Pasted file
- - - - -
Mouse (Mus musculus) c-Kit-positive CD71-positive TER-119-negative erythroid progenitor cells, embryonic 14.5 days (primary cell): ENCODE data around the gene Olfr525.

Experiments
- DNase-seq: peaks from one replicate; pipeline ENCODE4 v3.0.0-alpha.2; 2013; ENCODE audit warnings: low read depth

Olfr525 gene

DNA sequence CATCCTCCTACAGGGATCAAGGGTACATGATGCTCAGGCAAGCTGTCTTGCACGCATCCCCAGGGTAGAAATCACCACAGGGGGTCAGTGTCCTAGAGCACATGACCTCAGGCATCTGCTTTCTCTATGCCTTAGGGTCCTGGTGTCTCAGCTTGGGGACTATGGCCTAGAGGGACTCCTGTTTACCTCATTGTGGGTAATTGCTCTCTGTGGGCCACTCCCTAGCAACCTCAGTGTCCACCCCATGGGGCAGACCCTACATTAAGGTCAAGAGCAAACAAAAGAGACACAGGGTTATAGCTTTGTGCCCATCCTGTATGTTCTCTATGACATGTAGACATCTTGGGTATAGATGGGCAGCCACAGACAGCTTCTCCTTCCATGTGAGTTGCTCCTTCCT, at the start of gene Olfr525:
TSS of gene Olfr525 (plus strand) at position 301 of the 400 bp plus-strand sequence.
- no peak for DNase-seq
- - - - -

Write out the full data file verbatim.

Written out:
Mouse (Mus musculus) c-Kit-positive CD71-positive TER-119-negative erythroid progenitor cells, embryonic 14.5 days (primary cell): ENCODE data around the gene Olfr525.

Experiments
- DNase-seq: peaks from one replicate; pipeline ENCODE4 v3.0.0-alpha.2; 2013; ENCODE audit warnings: low read depth

Olfr525 gene

DNA sequence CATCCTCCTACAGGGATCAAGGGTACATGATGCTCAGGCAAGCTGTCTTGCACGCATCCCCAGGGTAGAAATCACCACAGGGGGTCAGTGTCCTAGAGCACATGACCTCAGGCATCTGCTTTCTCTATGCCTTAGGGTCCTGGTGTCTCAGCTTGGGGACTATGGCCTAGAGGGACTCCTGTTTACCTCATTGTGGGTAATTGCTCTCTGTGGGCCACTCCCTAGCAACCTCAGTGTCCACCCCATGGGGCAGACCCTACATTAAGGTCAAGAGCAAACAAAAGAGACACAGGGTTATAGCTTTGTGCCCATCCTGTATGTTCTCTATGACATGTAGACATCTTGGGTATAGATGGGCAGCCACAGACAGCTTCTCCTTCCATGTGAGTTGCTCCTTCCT, at the start of gene Olfr525:
TSS of gene Olfr525 (plus strand) at position 301 of the 400 bp plus-strand sequence.
- no peak for DNase-seq